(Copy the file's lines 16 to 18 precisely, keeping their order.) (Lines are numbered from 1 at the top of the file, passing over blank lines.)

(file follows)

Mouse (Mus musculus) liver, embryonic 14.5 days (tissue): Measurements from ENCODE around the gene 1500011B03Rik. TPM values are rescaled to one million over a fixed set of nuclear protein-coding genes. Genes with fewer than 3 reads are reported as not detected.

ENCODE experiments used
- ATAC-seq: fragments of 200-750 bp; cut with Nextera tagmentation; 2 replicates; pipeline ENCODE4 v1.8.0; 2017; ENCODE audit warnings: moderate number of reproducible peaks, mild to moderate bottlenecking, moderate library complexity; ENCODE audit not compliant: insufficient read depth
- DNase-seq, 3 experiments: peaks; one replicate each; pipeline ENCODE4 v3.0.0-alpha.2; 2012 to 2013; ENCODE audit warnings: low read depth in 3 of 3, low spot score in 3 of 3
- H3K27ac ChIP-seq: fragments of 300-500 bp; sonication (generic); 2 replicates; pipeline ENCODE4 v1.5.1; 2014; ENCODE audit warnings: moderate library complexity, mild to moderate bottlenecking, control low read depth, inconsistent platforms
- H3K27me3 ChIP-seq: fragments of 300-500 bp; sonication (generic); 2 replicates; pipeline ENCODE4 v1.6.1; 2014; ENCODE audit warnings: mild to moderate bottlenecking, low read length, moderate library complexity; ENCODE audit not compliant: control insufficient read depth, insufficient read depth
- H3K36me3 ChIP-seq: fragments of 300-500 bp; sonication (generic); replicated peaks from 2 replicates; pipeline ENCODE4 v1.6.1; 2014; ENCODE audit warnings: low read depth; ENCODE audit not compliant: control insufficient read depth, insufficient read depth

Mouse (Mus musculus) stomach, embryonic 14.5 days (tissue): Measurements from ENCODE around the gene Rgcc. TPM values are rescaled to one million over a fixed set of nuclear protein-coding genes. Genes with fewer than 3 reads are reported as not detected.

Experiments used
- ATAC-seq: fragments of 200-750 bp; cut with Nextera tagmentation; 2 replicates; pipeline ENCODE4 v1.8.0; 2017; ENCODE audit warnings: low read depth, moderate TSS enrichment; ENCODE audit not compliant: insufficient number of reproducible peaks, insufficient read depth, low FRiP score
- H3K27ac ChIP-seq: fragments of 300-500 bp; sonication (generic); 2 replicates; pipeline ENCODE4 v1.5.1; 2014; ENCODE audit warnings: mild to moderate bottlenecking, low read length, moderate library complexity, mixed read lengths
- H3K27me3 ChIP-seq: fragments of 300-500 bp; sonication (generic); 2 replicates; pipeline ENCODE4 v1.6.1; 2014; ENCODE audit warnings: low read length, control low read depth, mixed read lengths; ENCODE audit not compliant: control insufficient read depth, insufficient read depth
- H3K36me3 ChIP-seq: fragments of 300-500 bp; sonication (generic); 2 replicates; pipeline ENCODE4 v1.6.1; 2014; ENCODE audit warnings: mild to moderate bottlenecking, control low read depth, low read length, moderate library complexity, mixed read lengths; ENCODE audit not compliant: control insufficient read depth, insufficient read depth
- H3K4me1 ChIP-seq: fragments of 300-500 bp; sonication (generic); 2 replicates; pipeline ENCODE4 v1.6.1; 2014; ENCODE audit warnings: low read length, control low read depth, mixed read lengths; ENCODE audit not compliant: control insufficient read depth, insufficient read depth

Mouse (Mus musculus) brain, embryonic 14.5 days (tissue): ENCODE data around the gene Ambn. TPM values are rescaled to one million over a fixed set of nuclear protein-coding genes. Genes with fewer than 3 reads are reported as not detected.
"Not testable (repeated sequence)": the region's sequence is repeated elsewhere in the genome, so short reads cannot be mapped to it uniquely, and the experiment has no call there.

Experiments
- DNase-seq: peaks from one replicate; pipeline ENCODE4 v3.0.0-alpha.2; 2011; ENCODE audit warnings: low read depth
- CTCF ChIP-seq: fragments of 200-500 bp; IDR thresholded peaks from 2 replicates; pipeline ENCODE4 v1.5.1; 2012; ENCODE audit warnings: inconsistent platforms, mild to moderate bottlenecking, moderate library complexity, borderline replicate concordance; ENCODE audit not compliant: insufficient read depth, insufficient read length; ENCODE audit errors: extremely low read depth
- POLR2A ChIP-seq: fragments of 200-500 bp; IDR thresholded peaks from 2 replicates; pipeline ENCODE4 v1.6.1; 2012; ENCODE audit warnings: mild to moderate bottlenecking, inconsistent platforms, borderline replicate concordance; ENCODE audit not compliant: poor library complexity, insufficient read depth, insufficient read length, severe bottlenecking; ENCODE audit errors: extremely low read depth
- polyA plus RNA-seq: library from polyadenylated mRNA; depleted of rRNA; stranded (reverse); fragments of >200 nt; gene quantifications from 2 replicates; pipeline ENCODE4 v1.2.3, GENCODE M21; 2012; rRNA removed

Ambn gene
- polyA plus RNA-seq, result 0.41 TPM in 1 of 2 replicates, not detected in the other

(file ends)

"Not testable (repeated sequence)": the region's sequence is repeated elsewhere in the genome, so short reads cannot be mapped to it uniquely, and the experiment has no call there.

Experiments
- DNase-seq: peaks from one replicate; pipeline ENCODE4 v3.0.0-alpha.2; 2011; ENCODE audit warnings: low read depth